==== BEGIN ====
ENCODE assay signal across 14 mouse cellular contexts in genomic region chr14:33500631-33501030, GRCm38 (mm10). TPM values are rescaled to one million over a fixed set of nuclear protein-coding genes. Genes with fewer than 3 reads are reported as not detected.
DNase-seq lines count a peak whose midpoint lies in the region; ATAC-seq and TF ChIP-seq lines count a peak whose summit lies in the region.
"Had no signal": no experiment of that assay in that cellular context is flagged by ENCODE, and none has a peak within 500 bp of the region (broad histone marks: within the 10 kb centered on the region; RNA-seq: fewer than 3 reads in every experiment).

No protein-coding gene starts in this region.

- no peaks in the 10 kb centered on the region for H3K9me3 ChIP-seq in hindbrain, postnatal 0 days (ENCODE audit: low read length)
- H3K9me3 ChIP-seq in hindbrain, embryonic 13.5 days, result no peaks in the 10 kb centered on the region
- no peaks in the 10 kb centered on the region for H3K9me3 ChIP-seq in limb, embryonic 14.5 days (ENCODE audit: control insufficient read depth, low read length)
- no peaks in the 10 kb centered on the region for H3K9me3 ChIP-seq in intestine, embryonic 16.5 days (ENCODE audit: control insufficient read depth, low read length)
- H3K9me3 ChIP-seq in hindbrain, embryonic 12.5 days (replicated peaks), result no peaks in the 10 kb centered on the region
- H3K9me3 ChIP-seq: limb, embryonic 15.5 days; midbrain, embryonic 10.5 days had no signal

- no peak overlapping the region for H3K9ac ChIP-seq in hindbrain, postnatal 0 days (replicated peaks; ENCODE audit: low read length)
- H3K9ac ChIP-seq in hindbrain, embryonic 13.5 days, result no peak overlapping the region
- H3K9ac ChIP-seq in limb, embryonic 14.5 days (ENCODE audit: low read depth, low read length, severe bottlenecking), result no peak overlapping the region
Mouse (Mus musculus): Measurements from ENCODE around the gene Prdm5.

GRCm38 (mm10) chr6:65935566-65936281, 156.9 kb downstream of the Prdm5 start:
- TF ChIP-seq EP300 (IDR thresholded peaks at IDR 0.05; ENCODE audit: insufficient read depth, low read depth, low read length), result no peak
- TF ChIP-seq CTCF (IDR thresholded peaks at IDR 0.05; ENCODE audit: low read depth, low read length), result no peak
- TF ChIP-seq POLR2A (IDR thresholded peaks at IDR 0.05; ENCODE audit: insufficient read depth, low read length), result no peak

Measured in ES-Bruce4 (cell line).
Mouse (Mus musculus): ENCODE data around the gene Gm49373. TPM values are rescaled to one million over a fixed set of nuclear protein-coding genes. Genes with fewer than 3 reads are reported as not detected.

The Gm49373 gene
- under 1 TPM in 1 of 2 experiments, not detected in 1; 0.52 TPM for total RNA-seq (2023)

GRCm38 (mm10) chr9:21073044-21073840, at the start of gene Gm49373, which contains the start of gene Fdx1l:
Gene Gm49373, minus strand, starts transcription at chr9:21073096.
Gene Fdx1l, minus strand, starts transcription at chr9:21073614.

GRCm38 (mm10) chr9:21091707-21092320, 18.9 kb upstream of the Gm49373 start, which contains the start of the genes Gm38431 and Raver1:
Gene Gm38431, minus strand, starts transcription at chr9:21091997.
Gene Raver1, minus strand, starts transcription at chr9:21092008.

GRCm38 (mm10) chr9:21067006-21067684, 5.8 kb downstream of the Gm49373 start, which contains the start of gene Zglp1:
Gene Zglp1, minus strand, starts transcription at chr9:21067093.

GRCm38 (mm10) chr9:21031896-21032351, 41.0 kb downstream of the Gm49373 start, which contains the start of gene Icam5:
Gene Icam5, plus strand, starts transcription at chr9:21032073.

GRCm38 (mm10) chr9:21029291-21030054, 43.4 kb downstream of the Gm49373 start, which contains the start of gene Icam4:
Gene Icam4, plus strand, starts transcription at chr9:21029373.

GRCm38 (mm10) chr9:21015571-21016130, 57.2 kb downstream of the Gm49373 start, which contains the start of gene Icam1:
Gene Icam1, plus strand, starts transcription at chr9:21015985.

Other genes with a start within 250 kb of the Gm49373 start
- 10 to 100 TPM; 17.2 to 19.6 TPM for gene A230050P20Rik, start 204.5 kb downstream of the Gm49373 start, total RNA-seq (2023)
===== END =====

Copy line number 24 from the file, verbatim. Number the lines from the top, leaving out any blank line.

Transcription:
Gene Gm49373, minus strand, starts transcription at chr9:21073096.